No, this is not about Small Enterprises. It's about largescale businesses with several thousand employees that streamlined their processes so far, that they operate as if they had only a handful employees.
Is that efficient? (You always know whom to address)
Is it just another process error that should be fixed by striving for even more efficiency?
Or is it just a stupid habit that derives from an old desire of control?
I collected some examples of that kind of over-efficiency. All those will experiment with 2.0-style add-ons in internal communications as possible remedies.
Just as an example: Company A launched a new phonebook application for the intranet. Employees of one location complain that it's slow and that other applications are also slow since the new phonebook is online. They send emails to the communications manager, who tries to calm people, and sends emails to the technical project manager, who investigates the problem with his team and the IT-operations department. Their suspicion: It's rather a network- and bandwithissue of that location than an applications-issue.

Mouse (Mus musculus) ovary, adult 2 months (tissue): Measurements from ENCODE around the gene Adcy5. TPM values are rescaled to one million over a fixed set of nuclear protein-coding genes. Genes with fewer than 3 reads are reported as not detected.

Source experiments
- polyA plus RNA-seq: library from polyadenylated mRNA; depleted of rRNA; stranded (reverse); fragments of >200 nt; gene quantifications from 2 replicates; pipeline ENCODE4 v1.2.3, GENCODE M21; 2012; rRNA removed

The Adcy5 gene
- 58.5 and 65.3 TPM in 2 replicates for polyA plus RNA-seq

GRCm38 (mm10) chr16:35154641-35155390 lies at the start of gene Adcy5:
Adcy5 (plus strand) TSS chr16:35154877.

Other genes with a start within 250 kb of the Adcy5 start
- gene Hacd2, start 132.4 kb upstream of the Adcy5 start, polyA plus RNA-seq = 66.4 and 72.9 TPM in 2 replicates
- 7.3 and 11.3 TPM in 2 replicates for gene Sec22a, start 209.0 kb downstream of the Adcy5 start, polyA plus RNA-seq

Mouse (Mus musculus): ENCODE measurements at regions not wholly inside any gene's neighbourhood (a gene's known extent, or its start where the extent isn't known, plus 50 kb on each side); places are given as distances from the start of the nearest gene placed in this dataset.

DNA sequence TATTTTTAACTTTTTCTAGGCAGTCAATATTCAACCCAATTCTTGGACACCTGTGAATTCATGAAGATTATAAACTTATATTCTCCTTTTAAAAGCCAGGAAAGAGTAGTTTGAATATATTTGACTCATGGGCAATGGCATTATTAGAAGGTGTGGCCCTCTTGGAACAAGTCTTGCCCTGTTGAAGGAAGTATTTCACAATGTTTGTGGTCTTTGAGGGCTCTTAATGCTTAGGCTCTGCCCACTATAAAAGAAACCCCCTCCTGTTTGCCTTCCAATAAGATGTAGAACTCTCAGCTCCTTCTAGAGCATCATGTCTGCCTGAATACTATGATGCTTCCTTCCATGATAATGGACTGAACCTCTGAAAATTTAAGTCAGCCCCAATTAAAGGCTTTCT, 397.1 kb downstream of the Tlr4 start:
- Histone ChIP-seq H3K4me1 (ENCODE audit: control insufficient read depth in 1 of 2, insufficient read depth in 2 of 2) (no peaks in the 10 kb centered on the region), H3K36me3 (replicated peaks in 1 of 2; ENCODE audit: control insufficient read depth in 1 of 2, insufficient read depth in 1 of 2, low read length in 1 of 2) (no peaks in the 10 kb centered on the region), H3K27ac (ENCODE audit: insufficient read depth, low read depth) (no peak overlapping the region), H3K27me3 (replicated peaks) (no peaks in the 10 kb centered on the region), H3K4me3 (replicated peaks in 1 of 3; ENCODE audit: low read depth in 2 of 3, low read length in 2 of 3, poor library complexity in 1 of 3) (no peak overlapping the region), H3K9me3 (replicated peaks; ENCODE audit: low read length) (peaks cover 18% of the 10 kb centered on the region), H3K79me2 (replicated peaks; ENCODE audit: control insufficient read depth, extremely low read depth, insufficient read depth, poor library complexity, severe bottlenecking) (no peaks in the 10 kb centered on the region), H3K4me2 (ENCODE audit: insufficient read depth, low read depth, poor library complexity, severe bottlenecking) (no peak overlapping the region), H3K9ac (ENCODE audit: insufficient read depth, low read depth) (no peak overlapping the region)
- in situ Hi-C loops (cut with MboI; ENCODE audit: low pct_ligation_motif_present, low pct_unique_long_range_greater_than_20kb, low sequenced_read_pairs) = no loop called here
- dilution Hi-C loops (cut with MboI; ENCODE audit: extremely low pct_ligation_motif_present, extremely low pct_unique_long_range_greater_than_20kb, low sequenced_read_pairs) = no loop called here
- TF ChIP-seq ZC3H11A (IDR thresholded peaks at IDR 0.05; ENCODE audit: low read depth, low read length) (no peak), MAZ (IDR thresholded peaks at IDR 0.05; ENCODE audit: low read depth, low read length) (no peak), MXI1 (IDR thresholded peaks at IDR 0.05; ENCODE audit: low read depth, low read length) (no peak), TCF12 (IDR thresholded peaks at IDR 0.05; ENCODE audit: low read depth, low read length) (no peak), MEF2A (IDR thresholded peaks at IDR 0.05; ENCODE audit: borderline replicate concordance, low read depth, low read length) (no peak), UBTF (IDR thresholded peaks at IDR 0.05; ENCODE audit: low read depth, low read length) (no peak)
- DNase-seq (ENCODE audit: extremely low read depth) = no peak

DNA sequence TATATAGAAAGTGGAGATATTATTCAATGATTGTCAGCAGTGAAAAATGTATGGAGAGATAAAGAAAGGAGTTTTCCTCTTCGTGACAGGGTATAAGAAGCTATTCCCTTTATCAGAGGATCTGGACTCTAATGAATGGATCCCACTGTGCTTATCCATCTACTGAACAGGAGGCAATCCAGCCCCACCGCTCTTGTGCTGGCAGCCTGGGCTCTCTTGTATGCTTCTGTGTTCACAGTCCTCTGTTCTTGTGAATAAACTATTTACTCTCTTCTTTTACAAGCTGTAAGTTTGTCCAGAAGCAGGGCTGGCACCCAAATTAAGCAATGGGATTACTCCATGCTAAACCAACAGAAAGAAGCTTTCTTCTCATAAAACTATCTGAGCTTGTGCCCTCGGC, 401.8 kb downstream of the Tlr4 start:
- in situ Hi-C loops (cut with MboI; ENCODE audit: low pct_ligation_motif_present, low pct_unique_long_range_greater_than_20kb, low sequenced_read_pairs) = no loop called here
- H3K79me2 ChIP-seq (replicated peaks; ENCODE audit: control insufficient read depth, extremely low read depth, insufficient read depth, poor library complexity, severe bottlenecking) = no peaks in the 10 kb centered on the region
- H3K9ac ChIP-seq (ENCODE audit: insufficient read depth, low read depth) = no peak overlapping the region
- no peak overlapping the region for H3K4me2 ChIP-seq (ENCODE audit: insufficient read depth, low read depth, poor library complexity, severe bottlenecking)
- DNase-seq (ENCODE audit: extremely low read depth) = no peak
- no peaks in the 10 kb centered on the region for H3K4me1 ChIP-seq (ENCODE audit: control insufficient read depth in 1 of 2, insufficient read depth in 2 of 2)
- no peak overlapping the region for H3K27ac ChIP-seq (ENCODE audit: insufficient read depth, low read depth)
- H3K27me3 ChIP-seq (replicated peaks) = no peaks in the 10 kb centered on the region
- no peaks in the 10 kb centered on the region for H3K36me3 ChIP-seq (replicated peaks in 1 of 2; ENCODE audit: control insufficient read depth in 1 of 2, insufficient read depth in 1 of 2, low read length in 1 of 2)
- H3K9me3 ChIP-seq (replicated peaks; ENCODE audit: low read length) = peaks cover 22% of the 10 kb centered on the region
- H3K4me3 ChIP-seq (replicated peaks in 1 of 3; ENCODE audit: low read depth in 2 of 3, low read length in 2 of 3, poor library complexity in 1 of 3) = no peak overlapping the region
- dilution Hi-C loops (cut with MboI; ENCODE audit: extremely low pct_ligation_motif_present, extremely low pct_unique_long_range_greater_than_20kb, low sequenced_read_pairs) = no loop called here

As the issue is not fixed within two days, the complainers call the Executive Senior Vice President IT. He - calls the technical project manager.
I see two consequences in there: No matter how high and hard you try to hit, it wont help you in such an organisation. You always get back to the same starting point. What might help, is making the problem and problem reports more visible: Who experiences what when and how? There are sophsticated bugtracking tools that help o document such reports - but that still misses the main issue.
The shift we need is not to add more pressure or to address more people (we don't know) but to make problems, their relations and people dealing with them more visible.
The simplest way is to open easy tools that allow them to talk - so that problem reports and suggested solutions are visible to a wider audience, and not just to one poor project manager...
Sounds familiar? It's nothing else than allowing comments, encouraging blogs and other internal means of direct communication.
Quite boring. But still much more efficient than detailed process maps.